“Newbies” or whatever, what this country needs is decency, justice, truth and love

La’aulialemalietoa Leuatea Polataivao might have verbally resigned and left Parliament’s chambers on Tuesday but the fall out continues while Speaker Leaupepe Tole’afoa Faafisi awaits his written resignation.

But then again that resignation might not happen. On the front page of the newspaper you are reading today, La’auli’s constituency in Savai’i has spoken and they have told the former Cabinet Minister not to resign. The order came during a constituency meeting at Vailīlī Sasina, yesterday, where senior chief, Seve Auala, delivered the message on behalf of the voters.

"You are not to submit a written resignation," La’auli was told. "That is our decision. You start a new political party and there will be no by-election."

Well that’s very clear and it’s going to be quite compelling to see how that pans out. If La’auli is to form a new political party during this Parliamentary term, as his constituency has demanded, the Electoral laws as we understand it say that he must resign. Unless of course La’auli waits out the Parliamentary term until this sitting is officially dissolved, which is not long to go now.

Whatever happens, the developments over the next few weeks and months will be a fascinating watch.

Back in Upolu, a war of words has broken out between two politicians over what happened in Parliament on Tuesday, moments before La’auli walked away from the House. The fiery exchange was sparked by Laauli’s fellow independent Member of Parliament and Salega East M.P., Olo Fiti Va’ai, who has taken issue with how La’auli was treated.

Olo’s anger appears to have been caused by Members of Parliament whom he described as “newbies” and the way they spoke to La’auli with regards to the Parliamentary Committee report that had been tabled that morning. While he did not name the “newbies”, Olo said common courtesy dictates that the newer members of Parliament should have been more respectful in expressing their views.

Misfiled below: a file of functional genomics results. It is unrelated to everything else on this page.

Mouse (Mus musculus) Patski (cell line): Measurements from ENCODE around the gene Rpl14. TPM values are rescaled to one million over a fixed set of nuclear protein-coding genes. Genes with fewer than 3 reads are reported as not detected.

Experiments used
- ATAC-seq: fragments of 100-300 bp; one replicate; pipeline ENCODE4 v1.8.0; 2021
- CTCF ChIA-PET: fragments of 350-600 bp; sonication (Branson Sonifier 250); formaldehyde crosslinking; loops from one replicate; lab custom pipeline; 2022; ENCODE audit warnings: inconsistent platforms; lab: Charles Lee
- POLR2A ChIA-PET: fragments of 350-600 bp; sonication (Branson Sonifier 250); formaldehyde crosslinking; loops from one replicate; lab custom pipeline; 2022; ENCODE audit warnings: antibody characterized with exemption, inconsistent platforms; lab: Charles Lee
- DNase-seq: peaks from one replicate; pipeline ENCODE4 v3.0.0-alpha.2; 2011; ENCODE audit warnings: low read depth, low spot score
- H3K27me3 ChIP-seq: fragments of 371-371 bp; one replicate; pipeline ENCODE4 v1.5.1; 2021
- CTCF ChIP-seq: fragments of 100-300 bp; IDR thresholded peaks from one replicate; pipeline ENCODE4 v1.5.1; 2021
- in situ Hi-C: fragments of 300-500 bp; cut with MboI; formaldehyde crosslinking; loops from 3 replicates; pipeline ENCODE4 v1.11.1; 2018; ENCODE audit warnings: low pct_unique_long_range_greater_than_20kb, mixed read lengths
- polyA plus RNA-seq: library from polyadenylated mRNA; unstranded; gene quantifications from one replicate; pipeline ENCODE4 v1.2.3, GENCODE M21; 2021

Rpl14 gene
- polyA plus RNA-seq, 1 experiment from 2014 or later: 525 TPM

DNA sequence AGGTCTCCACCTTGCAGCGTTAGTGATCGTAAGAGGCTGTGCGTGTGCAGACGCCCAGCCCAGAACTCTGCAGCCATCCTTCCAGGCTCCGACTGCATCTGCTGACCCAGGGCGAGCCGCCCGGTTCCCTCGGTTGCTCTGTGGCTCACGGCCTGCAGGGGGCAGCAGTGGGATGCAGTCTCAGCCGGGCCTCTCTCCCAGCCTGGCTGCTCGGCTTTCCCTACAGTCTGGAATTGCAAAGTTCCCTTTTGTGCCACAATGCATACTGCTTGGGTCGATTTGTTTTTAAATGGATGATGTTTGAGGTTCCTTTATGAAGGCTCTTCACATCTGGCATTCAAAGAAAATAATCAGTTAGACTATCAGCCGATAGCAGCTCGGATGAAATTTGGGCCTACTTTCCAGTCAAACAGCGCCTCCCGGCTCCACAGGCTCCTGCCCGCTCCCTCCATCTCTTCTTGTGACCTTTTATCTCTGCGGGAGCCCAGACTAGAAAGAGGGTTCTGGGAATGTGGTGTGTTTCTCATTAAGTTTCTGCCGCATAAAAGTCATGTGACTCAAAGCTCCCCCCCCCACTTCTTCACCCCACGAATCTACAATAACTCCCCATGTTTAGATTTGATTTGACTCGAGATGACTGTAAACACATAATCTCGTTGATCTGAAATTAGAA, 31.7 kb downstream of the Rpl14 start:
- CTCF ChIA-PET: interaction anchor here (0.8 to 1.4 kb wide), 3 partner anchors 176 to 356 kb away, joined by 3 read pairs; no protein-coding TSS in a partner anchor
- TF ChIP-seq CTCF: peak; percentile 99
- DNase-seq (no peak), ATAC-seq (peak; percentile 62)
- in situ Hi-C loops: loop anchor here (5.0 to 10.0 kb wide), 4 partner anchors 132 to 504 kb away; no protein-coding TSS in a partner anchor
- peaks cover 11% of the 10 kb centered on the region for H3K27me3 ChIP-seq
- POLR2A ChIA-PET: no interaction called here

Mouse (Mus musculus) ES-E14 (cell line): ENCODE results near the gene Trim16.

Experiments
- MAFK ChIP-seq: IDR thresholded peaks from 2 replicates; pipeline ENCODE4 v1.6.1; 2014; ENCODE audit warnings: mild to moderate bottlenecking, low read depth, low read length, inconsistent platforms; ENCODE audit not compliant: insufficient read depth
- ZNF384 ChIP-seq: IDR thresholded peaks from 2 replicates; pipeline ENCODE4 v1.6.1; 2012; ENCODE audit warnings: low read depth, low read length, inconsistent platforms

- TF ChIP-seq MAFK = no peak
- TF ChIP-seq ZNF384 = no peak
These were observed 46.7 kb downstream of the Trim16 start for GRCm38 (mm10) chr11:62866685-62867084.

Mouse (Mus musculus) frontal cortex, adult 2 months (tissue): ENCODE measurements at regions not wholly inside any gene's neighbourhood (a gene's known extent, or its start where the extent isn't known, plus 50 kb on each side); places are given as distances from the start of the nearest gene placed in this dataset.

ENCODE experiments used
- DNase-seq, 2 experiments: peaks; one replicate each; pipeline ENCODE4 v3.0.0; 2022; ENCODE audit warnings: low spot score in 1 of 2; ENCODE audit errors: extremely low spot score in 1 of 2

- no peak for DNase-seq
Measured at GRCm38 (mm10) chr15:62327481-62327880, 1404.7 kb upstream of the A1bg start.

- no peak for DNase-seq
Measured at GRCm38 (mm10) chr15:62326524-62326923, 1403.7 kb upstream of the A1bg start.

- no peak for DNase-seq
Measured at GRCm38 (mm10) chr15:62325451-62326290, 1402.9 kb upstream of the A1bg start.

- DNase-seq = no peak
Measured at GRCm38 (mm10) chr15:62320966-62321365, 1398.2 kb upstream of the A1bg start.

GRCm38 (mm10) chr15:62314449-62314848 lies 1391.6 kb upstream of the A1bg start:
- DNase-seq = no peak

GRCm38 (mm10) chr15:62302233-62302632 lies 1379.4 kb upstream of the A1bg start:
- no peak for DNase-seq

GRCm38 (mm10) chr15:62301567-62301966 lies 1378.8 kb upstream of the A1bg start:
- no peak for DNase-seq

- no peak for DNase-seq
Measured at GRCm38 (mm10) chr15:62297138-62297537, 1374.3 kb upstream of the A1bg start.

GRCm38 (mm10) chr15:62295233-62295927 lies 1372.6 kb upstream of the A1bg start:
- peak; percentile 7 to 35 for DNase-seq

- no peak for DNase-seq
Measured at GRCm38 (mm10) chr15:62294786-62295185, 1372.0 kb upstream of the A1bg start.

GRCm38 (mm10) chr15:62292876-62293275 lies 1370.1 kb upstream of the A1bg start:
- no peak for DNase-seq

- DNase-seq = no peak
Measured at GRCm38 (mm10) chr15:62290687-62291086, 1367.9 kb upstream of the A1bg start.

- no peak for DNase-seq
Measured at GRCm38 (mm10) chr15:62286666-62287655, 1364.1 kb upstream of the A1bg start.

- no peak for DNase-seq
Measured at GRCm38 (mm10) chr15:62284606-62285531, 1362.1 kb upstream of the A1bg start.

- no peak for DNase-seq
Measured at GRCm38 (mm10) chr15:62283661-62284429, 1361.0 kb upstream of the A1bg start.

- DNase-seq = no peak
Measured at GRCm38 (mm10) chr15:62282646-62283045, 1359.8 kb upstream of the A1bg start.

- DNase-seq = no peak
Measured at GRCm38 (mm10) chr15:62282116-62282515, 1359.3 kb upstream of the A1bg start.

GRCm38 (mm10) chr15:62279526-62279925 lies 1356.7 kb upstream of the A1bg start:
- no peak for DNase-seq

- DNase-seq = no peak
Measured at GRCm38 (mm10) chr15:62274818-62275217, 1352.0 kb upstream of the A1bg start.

“I take offence to the newbies politicians who just came yesterday and raised their voice in Parliament,” Olo said. “They have neglected the fact that La’auli is a former Speaker and also a former Cabinet Minister.

 “Let me remind these new politicians to earn your place before you start making snide remarks to a senior Member of Parliament. Also let me be frank, respect is earned not given. And while they dislike comments by La’auli that it disrespects their party’s leader, the Parliament of Samoa does not operate on guidelines of the [Human Rights Protection Party].”

Now Olo’s comments have attracted a response from the Deputy Speaker of Parliament, Nafo’itoa Talaimanu Keti, who cautioned the Salega East M.P.

“I rebuke those condescending comments attacking the new lawmakers including me. It is outright disrespectful,” Nafoitoa fired back. “His comments are targeting the Members of Parliament that include me and I will not have it. These disparaging comments should not be allowed in Parliament.”

The Deputy Speaker reminded Olo that while they are new in Parliament, they are representatives of their respective constituencies.